|Latitude & Longitude (WGS84):||30° 1' 47'' South , 120° 39' 48'' East|
|Latitude & Longitude (decimal):||-30.02991,120.66334|
|Köppen climate type:||BSh : Hot semi-arid (steppe) climate|
The mine is 2 kilometres east north-east of the Davyhurst townsite. The Great Ophir pit borders it to the west. Despite the Light of Israel being presently a large abandoned open pit and underground decline, the mine had a rather inauspicious start.
It was discovered around 1906 by John Stout and Charles Wainwright. Local folklore at the time states the mine name was somehow poking fun at Herman Mandelstamm, the rotund Jewish owner of the neighbouring Great Ophir mine. The Mandelstamm family were active in a number of gold mines in the Eastern Goldfields. It is doubtful the reasoning for the name would be allowed in Australia today.
Stout and Wainwright sank a 40 foot shaft, then extracted 100 tonnes of ore, creating a cavern at the bottom of the shaft. In 1907, they attempted to float a company, promoted by Kalgoorlie mining engineer, William Manners. There was some criticism, the mine had yet to prove its worth. This was vehemently denied by Manners, suggesting a few bottles of whiskey given out to its critics would solve the problem. The float was unsuccessful. Stout and Wainwright continued mining to a small degree but soon abandoned the lease. GML 858U. 18 acres.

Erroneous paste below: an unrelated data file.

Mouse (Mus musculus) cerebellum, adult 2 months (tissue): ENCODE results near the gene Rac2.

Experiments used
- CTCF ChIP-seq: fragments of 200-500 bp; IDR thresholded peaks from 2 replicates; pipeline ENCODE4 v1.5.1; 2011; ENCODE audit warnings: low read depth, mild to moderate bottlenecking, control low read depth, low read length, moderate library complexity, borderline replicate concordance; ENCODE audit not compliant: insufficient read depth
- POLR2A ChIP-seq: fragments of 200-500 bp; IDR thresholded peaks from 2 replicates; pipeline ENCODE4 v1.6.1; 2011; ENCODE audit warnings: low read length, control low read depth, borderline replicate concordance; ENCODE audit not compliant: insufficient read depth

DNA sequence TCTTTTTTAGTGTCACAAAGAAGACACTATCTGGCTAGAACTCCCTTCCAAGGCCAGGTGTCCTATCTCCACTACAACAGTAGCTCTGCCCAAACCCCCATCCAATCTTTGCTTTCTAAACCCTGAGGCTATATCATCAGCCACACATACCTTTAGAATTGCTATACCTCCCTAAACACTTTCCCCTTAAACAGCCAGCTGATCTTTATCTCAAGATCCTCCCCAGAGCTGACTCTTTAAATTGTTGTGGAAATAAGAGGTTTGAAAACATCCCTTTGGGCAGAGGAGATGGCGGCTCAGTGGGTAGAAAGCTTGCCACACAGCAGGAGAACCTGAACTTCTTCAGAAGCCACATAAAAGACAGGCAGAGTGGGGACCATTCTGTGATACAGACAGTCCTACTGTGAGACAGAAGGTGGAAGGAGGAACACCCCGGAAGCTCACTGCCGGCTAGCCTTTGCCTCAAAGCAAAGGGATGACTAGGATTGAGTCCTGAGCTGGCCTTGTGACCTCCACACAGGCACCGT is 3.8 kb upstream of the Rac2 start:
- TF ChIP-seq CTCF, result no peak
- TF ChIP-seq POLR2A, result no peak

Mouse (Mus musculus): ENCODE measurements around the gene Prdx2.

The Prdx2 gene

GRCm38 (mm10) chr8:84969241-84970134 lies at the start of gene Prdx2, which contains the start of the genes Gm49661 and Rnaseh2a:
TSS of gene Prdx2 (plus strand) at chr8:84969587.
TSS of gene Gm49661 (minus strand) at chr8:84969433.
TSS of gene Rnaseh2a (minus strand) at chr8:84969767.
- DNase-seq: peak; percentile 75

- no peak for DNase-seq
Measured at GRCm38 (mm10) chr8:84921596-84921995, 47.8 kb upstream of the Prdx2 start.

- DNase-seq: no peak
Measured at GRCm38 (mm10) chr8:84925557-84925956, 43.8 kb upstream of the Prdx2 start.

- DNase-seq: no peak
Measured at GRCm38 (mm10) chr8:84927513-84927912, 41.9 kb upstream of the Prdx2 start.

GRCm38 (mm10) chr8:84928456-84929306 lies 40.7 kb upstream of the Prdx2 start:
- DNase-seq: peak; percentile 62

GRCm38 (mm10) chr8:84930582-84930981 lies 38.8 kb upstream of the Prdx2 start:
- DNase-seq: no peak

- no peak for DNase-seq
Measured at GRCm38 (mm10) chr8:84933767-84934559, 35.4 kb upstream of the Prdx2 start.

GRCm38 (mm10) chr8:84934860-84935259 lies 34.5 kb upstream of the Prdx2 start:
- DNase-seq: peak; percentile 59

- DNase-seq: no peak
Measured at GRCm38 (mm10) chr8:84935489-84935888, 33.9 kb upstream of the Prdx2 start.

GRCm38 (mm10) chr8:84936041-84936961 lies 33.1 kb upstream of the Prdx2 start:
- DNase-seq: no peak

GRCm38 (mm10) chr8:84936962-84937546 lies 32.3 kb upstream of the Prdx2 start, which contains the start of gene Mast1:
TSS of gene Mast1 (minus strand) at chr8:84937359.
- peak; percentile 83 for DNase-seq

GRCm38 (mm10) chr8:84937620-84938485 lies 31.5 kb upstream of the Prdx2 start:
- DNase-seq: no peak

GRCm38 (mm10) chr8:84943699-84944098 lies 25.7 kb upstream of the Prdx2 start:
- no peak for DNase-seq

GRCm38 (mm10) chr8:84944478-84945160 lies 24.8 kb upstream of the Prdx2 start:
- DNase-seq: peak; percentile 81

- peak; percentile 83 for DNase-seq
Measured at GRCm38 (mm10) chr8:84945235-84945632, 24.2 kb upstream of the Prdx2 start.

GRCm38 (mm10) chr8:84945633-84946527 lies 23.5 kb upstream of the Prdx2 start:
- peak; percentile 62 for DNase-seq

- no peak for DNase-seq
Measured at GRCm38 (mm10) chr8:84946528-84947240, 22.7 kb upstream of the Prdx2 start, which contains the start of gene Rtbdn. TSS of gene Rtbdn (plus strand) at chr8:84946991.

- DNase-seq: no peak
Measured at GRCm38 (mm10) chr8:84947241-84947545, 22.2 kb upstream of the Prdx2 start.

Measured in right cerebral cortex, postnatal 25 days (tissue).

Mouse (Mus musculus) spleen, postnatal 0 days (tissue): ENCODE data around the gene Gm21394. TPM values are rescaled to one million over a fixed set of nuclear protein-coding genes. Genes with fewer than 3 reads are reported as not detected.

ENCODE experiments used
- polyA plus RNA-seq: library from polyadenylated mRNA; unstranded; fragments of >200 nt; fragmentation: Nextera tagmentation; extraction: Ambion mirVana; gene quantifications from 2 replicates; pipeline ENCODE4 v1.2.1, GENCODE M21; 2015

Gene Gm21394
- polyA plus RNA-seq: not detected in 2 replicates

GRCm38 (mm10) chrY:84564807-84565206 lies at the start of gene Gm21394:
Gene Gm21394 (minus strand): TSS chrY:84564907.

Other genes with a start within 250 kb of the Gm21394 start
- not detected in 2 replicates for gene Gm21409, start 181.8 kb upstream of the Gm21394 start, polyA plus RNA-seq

George Cassidy took over in 1909, with the intention of re-opening the mine. Some small crushings were taken out, but the focus was mainly on public crushing at the new Huntingdon mill Cassidy had erected. By 1913, he declared he was ceasing mining at the location, excessive water charges by the Mines Department were to blame Cassidy claimed.
In 1912, 250 pounds of slimes was stolen from the zinc boxes at the mill. Charles Mitchell was arrested at Goongarrie shortly after with the boxes in his possession.
By 1911, the mine had only produced 731 ounces of gold from 3062 tonnes of ore.
The mine was active to a limited degree in the early 1930's, subsidised by the government, probably as a response to the Great Depression.
GML 1102U. Ronald James O'Brien controlled the lease in the late 1940's, with exemptions, late rent payments and little in the way of crushings.